If you’re thinking about popping the “will you move in with me?” question to your other half, perhaps you want to give it some thought first. It’s natural to jump straight into the romantic element of living together before marriage, but what are the possible disadvantages? It’s best to know what you’re getting yourself into, before you take the plunge.
The disadvantages of cohabitation have been noted from various surveys and studies done over the years. If you read an article from the early 2000s and read an article from today on the possible risks of living together before marriage, you will see that they say pretty much the same thing. Cohabiting before saying “I do” could open your life up to several complications.
Cohabiting might not seem like a big deal to start with. In fact, it might seem quite exciting, but it’s important not to overlook the possible risks and drawbacks thereof. Below are several disadvantages of cohabiting before marriage.
14 reasons why living together before marriage might be a bad idea:
1. You may never actually get married.
Couples that skip the step of marriage (or put it on hold) and move in together first, might not get married. Instead, they settle into normal life and let the idea of marriage slip them by. If you want to avoid this happening, rather wait until you are married to move in together.
2. There’s always a level of uncertainty.
When couples that are married and live together get into a fight or go through tough times, they have the certainty of their vows and the promise of the rest of their lives together to fall back on. Cohabiting couples that get into fights or go through tough times often take the easy way out and just break up instead of working through the problem. One or both partners may have an underlying sense of uncertainty.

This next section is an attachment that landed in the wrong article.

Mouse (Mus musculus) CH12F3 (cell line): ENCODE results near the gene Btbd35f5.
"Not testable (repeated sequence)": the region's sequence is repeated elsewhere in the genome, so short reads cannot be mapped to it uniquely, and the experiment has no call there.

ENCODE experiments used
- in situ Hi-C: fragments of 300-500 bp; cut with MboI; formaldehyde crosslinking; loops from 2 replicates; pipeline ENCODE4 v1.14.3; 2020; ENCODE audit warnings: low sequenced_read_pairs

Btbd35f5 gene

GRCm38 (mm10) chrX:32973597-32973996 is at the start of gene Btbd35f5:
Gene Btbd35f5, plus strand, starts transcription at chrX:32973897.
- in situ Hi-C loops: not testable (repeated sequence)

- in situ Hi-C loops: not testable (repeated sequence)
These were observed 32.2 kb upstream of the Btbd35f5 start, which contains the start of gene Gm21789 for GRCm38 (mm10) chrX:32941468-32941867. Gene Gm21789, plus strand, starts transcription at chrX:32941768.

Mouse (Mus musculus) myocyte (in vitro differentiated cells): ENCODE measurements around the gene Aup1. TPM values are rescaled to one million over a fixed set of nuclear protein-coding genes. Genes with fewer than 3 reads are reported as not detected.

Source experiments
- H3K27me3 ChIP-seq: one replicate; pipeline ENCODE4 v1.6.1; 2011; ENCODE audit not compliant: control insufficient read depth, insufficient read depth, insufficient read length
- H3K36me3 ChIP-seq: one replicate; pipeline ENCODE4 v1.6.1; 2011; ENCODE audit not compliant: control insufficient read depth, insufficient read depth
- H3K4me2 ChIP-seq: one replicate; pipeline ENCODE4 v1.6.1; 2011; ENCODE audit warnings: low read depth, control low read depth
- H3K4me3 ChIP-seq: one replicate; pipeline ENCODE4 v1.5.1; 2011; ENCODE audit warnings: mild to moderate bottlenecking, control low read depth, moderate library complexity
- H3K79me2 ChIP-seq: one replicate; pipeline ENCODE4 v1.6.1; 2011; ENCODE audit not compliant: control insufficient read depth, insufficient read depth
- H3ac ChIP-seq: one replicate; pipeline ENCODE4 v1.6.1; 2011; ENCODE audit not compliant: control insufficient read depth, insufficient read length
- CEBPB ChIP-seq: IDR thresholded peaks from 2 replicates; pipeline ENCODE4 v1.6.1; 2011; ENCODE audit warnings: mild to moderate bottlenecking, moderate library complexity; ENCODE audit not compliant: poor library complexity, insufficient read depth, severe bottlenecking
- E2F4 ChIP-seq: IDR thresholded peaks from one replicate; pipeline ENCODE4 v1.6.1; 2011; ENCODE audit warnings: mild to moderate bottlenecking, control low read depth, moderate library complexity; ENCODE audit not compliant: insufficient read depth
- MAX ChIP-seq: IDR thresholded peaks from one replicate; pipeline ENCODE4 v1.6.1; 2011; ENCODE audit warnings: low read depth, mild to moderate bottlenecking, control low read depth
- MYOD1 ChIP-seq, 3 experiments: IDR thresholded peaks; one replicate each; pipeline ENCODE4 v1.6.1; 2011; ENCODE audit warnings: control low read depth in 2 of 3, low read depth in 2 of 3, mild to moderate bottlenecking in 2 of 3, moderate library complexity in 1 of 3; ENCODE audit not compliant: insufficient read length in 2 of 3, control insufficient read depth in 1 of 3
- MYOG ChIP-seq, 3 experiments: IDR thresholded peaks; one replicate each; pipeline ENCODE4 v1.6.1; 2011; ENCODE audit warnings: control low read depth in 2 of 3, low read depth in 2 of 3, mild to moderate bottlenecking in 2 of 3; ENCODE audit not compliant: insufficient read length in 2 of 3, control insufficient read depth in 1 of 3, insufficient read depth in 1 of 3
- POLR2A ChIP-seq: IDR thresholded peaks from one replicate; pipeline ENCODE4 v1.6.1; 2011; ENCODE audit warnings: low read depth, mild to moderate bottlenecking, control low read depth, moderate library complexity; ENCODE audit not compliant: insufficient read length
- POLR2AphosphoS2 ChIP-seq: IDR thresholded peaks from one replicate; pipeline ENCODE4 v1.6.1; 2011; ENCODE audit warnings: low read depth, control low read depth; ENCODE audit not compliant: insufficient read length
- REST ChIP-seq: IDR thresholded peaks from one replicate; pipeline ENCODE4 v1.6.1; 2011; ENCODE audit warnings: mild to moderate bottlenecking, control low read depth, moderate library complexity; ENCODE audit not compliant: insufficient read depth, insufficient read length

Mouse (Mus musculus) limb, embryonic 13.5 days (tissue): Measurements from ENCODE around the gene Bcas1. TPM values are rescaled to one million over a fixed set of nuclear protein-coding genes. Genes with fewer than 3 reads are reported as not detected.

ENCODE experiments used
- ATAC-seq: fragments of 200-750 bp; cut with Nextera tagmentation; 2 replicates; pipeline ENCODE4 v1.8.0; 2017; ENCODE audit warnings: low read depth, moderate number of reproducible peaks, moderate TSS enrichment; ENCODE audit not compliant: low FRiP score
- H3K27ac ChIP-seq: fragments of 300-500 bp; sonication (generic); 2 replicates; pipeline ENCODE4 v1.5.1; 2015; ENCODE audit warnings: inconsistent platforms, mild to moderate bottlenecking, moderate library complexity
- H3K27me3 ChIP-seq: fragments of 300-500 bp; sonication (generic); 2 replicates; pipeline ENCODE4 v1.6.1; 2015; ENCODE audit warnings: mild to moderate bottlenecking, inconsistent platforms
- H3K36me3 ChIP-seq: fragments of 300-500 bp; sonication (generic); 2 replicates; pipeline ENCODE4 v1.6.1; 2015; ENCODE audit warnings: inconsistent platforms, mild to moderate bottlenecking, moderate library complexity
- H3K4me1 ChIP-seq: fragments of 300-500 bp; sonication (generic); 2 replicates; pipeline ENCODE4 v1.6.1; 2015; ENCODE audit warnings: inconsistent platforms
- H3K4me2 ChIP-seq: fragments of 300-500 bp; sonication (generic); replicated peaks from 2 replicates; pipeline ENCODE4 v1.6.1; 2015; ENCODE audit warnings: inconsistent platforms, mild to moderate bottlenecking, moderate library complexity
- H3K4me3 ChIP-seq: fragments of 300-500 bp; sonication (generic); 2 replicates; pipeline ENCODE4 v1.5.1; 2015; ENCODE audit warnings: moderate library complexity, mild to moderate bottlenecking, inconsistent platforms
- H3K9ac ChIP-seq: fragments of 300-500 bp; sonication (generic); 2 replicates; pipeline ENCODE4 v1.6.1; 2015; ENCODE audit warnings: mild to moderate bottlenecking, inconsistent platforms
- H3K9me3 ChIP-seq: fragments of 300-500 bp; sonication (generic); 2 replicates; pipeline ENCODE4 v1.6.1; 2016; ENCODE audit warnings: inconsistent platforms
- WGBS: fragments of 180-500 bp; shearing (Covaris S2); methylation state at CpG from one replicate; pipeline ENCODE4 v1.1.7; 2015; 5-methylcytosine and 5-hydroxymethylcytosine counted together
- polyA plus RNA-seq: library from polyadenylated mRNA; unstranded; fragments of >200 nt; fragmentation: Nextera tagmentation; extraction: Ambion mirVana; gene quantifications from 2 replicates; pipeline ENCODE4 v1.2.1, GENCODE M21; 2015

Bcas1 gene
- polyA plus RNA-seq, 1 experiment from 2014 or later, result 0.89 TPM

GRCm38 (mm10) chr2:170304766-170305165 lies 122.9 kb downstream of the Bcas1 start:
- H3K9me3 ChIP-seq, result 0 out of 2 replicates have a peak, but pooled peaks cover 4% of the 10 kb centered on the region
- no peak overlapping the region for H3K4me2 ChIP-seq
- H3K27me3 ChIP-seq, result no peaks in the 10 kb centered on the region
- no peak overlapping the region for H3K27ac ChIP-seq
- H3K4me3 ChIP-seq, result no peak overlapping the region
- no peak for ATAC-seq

3. Risk of a less fulfilling sex life.
This one might seem a little bizarre to you, but as it turns out, couples find sex more fulfilling when they are in a committed and settled marriage. Couples that moved in together before marriage reported that they were less satisfied with their sex life after their first year of marriage. This is based on research done by The Journal of Sex Research. Overall, straight couples who wait to get married and move in together show more enjoyment (or satisfaction) in their sex lives.
4. Increased risk of divorce.
According to statistics made available in the Journal of Marriage and Family, couples that live together before marriage have more chances of divorcing in the long term. By living separately and doing things more traditionally, the relationship and bond strengthen, and couples are entirely sure that marriage is the next step they want to take in their relationship. If couples cohabit, it might seem like the next logical step, so couples might make the decision without giving it enough thought.
5. Life dissatisfaction.
Couples that move in together before saying “I do” tend to put the magic of marriage aside and jump right into chores, responsibilities, and getting over life’s hurdles. It doesn’t give the couple enough time to plan their lives together. Instead of living together as a team and single unit, couples tend to feel like they are living their own lives in the same house as their partner. This can lead to general life dissatisfaction, as it can seem like the effort put in is wasted on uncertainty.
6. Moving-in might place undue stress on a relationship that’s not ready.
Moving home is one of life’s biggest stresses. If the relationship isn’t ready, and the couple is faced with the stress of moving, it could cause the relationship to break up. This doesn’t mean that marriage would never work; it just might not be strong enough to handle a big move. By waiting, you give your relationship time to develop and strengthen so that you can make plans to move together, with the solidifying security of “forever” between you.